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Rasbora tornieri AHL, 1922

March 22nd, 2013 — 9:52am

Type locality is ‘Central Sumatra, Indonesia’, with additional records existing from Cambodia (Mekong drainage), Peninsular Malaysia (Perak River), Sumatra (from the Siak River, Riau province to the Musi River, South Sumatra (Sumatera Selatan) province) and Borneo (south and westwards from the Belait river basin in Brunei Darussalam to the Sambas drainage in West Kalimantan (Kalimantan Barat) province, Indonesia and probably in Sarawak, Malaysia).

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Parosphromenus opallios KOTTELAT & NG, 2005

February 28th, 2013 — 9:32pm

Endemic to Central Kalimantan (Kalimantan Tengah) province, Borneo, Indonesia although the full extent of its range remains somewhat unclear.

Initial collections were from the southwestern tip of the province, in the Jelai Bila river basin near Sukamara and Lamand basin close to Pangkalan Bun, both of which are tributaries within the Arut drainage, while it’s subsequently been recorded in the Benipah river system further east.

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Parosphromenus linkei KOTTELAT, 1991

February 26th, 2013 — 7:42pm

This species is said to be slightly easier to maintain than the majority of congeners and is therefore a recommended choice for those new to maintaining Parosphromenus spp. in the aquarium.

It’s occasionally available on a commercial basis and we’ve seen it traded as ‘moonspot licorice gourami’ in the past.

There exist at least three colour forms on…

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Gastromyzon lepidogaster ROBERTS, 1982

January 9th, 2013 — 1:05pm

This species is variable in terms of colour. Large adults may be bright green, orange or barred but are apparently capable of changing from barred to plain in just a few seconds.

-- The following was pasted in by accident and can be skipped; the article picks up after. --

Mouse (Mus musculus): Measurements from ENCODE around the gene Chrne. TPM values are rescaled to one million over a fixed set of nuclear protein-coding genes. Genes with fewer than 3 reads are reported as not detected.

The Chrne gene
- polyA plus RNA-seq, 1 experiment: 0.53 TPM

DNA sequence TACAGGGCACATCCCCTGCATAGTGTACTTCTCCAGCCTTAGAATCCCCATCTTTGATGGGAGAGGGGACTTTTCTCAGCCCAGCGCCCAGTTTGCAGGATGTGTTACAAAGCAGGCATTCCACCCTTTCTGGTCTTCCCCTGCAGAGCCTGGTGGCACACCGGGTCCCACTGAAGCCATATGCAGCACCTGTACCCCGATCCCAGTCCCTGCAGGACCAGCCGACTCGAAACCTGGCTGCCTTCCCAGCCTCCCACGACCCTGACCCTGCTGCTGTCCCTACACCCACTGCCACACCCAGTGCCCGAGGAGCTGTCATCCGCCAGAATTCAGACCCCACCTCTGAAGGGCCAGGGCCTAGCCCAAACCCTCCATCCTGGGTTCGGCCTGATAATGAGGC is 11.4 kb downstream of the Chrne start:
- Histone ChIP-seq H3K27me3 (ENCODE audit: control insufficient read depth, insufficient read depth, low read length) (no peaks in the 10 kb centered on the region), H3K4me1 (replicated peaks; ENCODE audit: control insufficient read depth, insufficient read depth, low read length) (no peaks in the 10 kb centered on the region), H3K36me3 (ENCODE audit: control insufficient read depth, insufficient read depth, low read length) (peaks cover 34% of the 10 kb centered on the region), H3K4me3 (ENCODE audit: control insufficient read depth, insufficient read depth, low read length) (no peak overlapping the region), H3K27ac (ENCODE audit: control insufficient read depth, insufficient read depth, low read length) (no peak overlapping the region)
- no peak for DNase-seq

These different forms have been recorded in the same natural habitats, and some individuals also possess prominent nuptial tubercules covering much of the body.

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Betta midas TAN, 2009

November 17th, 2012 — 6:51pm

Not recommended for the standard community set-up for reasons already touched upon. It’s requirements and disposition mean it’s best kept alone or with very peaceful species since much bigger or more vigorous fishes are likely to intimidate and outcompete it.

Some small cyprinids and loaches that inhabit similar environments in nature are compat…

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Desmopuntius endecanalis (ROBERTS, 1989)

July 2nd, 2012 — 11:49am

Probably a micropredator feeding on small insects, worms, crustaceans and other zooplankton in nature. In the aquarium it will accept dried foods of a suitable size but should not be fed these exclusively. Daily meals of small live and frozen fare such as Daphnia, Artemia, and suchlike will result in the best colouration and encourage the fish to come into breeding condition.

It’s a schooling species by natur…

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Desmopuntius trifasciatus (KOTTELAT, 1996)

June 19th, 2012 — 4:51pm

This species is one of three similar-looking members of the genus alongside D. johorensis and D. trifasciatus, while it may also be confused with Striuntius lineatus.

Juveniles of all except S. lineatus exhibit a vertically-barred rather than laterally-striped colour pattern, the metamorphosis to adult patterning beginning at around 20 mm SL and normally being complete by 30-40 mm.

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Nemacheilus selangoricus DUNCKER, 1904

May 27th, 2012 — 5:46pm

N. selangoricus is most similar to N. spiniferus since it possesses acuminate scales above and below the lateral line on the caudal peduncle, a feature not shared with any other congener. It can however be distinguished by the following characters: presence of 8-12 very regular dark bars on flanks (vs. 10-13 irregularly-shaped bars in N. spiniferus), 3-5 times…

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Betta pinguis TAN & KOTTELAT, 1998

May 1st, 2012 — 10:46am

B. pinguis is included in the Betta akarensis group/complex of closely-related species within the genus, of which members share the following set of characters: possession of pre-orbital and post-orbital stripes (the post-orbital stripe is faint or interrupted in some species); chin bar present; caudal-fin lanceolate with highly extended median rays in mature males; caudal fin usually with transverse bars; greenish or bluish iridescent scales on body of males in some species; opercle without iridescent scales except in juveniles.

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Betta edithae VIERKE, 1984

April 30th, 2012 — 1:40pm

This species is the only member of the B. edithae group within the genus, and separated from all other Betta spp. by the fact that the branchiostegal membrane and posterior portion of the opercle are opaque or translucent.

The original diagnosis by Vierke also states that it has relatively small eyes and short fins with a typical pattern of partial barring.

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